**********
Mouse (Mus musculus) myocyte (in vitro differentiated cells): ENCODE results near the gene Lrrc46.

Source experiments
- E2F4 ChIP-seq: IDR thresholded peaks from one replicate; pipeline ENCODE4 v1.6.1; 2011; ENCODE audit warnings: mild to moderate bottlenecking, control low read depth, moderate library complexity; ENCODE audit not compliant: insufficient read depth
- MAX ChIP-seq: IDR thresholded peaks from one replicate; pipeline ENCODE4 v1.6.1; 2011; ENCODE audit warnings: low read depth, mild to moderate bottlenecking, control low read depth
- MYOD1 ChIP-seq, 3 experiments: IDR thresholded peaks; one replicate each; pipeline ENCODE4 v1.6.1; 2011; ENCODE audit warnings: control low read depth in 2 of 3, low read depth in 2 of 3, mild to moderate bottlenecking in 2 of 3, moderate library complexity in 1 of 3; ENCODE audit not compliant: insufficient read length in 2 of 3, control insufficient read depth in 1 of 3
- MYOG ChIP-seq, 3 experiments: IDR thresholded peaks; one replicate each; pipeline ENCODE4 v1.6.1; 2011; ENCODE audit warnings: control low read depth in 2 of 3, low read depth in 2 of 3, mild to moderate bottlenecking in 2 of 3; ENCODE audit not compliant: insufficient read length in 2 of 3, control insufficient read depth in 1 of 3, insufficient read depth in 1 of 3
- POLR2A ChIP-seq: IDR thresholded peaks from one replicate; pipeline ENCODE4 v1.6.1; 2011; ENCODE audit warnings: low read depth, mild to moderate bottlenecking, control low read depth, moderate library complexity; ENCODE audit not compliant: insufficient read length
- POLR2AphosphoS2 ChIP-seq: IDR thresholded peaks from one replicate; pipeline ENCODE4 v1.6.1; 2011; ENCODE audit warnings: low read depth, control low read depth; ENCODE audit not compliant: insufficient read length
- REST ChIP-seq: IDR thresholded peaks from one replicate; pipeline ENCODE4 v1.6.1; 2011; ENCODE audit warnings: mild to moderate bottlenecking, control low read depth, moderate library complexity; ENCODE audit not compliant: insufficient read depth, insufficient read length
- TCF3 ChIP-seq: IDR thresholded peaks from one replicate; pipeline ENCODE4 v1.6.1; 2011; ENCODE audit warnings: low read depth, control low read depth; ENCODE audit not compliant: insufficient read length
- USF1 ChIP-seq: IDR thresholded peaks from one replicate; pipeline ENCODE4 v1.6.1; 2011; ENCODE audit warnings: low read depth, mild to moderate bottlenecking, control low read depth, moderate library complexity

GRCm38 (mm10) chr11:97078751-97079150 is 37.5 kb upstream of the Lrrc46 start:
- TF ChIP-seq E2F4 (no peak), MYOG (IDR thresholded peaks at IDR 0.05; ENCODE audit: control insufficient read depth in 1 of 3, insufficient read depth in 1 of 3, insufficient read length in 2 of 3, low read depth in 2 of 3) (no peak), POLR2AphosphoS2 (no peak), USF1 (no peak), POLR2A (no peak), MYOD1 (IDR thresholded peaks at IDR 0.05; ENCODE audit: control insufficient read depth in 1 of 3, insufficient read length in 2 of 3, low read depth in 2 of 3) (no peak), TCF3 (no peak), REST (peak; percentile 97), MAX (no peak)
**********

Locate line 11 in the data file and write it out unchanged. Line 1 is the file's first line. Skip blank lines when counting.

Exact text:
- USF1 ChIP-seq: IDR thresholded peaks from one replicate; pipeline ENCODE4 v1.6.1; 2011; ENCODE audit warnings: low read depth, mild to moderate bottlenecking, control low read depth, moderate library complexity